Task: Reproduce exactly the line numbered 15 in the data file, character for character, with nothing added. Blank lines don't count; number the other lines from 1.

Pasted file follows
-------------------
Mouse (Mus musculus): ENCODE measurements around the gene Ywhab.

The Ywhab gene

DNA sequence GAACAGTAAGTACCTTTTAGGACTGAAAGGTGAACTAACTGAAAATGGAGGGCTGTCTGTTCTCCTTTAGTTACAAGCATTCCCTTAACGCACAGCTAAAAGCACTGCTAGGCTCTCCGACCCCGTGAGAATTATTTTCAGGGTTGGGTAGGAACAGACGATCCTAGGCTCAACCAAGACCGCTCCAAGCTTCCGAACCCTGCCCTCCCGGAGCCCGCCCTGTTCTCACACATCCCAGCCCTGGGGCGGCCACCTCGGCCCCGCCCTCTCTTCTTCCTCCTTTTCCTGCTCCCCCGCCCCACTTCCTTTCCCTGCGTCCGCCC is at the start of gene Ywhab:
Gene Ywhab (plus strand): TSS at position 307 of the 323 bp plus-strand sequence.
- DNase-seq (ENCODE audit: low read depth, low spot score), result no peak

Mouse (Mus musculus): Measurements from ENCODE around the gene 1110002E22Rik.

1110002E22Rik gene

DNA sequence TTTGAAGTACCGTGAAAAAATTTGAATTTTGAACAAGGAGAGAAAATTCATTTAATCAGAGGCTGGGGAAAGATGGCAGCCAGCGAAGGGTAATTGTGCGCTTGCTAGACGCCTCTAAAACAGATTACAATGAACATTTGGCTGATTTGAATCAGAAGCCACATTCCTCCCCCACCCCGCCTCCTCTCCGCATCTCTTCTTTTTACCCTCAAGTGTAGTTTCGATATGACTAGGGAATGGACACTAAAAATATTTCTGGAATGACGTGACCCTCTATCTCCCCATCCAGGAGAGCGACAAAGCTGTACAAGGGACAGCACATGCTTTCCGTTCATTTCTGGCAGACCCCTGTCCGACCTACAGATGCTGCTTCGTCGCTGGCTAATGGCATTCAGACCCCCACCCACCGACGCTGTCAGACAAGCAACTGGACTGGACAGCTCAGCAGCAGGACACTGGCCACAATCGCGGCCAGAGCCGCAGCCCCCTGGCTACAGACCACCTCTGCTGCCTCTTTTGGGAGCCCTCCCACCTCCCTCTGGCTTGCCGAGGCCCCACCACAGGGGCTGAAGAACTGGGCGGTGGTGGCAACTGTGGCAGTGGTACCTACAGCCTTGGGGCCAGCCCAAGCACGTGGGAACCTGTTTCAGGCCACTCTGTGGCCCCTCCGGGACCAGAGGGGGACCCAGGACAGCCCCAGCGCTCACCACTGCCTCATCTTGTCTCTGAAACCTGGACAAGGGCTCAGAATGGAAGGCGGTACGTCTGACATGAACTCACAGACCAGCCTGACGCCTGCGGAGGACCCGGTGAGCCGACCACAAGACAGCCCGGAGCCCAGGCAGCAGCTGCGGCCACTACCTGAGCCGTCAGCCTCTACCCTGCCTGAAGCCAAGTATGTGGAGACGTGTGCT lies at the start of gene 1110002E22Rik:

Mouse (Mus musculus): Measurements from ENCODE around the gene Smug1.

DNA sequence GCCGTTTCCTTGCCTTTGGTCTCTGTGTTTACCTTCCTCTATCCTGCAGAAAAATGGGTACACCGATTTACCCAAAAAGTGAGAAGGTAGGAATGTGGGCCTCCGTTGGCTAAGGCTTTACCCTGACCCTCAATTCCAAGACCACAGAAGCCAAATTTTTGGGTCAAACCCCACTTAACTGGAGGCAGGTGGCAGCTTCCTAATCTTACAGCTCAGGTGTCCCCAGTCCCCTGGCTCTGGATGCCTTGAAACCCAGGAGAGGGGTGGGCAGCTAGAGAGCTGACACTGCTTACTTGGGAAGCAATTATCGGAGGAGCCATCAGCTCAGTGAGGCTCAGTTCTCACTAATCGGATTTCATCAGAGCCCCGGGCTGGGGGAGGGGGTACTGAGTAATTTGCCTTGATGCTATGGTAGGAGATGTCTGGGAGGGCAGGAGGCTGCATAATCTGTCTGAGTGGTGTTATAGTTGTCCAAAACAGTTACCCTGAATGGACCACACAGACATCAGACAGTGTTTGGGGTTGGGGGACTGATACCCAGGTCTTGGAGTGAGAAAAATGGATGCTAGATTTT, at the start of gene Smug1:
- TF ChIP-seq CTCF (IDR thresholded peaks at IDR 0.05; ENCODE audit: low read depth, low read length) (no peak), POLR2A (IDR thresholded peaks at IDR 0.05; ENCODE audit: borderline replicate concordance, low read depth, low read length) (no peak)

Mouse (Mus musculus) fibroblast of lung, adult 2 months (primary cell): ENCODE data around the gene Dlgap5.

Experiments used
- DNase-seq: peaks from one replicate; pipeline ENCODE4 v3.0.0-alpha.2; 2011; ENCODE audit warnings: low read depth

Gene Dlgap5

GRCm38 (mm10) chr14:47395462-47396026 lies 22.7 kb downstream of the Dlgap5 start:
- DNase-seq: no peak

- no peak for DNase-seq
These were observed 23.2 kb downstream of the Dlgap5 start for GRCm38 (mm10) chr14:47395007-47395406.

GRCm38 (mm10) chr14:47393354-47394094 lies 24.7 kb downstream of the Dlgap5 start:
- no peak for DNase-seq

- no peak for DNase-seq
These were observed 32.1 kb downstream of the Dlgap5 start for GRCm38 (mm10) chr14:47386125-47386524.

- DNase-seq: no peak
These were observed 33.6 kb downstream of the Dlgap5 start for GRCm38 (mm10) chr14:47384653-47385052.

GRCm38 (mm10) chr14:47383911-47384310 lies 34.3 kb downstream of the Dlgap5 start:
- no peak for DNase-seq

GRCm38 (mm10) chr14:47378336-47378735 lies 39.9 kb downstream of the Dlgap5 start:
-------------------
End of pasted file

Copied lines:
Gene Dlgap5